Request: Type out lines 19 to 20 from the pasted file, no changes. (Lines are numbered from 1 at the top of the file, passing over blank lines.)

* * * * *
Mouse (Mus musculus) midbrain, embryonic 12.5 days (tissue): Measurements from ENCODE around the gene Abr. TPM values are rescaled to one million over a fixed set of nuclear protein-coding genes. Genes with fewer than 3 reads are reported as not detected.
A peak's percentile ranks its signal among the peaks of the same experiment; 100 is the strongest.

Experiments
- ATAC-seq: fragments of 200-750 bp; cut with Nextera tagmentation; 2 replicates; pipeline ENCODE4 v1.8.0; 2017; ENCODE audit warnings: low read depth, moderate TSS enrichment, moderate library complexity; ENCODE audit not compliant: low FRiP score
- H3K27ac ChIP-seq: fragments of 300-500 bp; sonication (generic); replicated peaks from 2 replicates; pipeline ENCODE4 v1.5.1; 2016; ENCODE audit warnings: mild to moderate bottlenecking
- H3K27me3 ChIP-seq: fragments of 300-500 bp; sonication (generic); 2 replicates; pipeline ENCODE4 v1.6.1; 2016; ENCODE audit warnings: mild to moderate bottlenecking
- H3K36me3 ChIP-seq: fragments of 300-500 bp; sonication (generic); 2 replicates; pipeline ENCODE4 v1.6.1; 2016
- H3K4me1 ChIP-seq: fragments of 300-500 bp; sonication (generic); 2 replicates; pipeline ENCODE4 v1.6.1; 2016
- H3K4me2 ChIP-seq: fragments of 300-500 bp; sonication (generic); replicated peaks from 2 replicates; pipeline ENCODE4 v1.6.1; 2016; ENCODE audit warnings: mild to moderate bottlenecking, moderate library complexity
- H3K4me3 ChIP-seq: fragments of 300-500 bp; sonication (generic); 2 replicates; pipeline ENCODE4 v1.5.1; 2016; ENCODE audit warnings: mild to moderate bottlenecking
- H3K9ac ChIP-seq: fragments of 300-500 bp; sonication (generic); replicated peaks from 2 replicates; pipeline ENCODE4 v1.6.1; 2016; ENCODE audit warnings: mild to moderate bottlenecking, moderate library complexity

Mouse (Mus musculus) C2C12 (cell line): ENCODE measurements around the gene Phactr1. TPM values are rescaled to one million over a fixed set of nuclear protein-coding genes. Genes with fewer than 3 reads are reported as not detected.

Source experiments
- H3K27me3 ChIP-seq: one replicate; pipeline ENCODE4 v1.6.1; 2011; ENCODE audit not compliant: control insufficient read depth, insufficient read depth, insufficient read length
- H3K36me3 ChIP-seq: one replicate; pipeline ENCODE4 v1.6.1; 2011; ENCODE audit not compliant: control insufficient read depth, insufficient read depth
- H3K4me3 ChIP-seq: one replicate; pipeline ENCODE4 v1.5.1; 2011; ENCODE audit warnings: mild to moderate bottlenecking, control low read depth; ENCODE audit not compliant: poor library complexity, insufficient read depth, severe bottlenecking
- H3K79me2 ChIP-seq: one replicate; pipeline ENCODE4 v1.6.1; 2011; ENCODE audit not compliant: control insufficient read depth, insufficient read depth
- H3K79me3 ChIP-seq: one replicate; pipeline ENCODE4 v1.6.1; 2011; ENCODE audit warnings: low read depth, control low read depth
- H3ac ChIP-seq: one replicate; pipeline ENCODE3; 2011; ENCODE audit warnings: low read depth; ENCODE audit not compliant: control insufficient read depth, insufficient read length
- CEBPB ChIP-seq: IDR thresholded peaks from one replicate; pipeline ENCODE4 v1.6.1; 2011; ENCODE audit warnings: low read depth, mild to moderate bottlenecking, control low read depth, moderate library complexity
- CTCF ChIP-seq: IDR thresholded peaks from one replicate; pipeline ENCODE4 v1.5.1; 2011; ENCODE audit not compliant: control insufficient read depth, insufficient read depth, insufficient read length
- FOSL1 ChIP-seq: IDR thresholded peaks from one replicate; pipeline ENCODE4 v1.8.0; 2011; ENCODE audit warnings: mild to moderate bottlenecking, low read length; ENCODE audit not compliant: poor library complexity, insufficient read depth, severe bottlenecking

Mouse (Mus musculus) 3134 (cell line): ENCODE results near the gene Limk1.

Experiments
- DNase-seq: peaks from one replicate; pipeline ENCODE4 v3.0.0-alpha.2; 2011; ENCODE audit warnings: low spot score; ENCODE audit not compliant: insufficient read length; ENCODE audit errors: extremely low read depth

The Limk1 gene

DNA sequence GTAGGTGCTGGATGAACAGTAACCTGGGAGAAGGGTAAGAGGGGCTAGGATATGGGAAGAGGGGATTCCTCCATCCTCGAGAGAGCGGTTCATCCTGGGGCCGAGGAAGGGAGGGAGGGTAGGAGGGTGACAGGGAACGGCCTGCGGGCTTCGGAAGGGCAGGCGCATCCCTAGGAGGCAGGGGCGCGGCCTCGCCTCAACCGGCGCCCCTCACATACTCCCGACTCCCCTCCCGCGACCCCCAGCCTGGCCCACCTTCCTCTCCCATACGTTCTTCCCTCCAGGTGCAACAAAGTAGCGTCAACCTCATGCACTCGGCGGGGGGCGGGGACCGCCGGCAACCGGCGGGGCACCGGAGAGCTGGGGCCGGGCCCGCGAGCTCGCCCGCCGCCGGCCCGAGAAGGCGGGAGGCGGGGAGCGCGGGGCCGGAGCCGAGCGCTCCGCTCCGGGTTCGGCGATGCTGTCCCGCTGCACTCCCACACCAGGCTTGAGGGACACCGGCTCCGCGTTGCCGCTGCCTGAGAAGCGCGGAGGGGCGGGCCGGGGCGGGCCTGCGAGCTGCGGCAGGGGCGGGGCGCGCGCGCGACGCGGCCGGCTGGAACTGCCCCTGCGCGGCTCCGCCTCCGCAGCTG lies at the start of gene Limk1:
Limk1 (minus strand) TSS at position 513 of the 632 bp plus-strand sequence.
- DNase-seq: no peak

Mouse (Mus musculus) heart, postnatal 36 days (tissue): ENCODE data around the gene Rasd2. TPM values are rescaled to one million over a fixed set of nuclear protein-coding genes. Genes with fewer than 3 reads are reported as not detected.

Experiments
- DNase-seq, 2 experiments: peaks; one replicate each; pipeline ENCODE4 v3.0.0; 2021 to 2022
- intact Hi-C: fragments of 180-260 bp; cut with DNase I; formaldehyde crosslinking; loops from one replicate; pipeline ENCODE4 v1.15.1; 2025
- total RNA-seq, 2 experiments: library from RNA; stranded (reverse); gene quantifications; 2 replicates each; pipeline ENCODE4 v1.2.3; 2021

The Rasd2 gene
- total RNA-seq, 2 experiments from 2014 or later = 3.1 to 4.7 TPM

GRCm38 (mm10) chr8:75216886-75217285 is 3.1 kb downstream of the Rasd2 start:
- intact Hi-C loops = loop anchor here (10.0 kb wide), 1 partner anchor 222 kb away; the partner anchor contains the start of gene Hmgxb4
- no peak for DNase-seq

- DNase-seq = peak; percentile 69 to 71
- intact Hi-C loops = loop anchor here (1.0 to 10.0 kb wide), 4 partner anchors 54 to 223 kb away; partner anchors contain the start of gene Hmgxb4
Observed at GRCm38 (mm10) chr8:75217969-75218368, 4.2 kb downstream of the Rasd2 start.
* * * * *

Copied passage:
- H3ac ChIP-seq: one replicate; pipeline ENCODE3; 2011; ENCODE audit warnings: low read depth; ENCODE audit not compliant: control insufficient read depth, insufficient read length
- CEBPB ChIP-seq: IDR thresholded peaks from one replicate; pipeline ENCODE4 v1.6.1; 2011; ENCODE audit warnings: low read depth, mild to moderate bottlenecking, control low read depth, moderate library complexity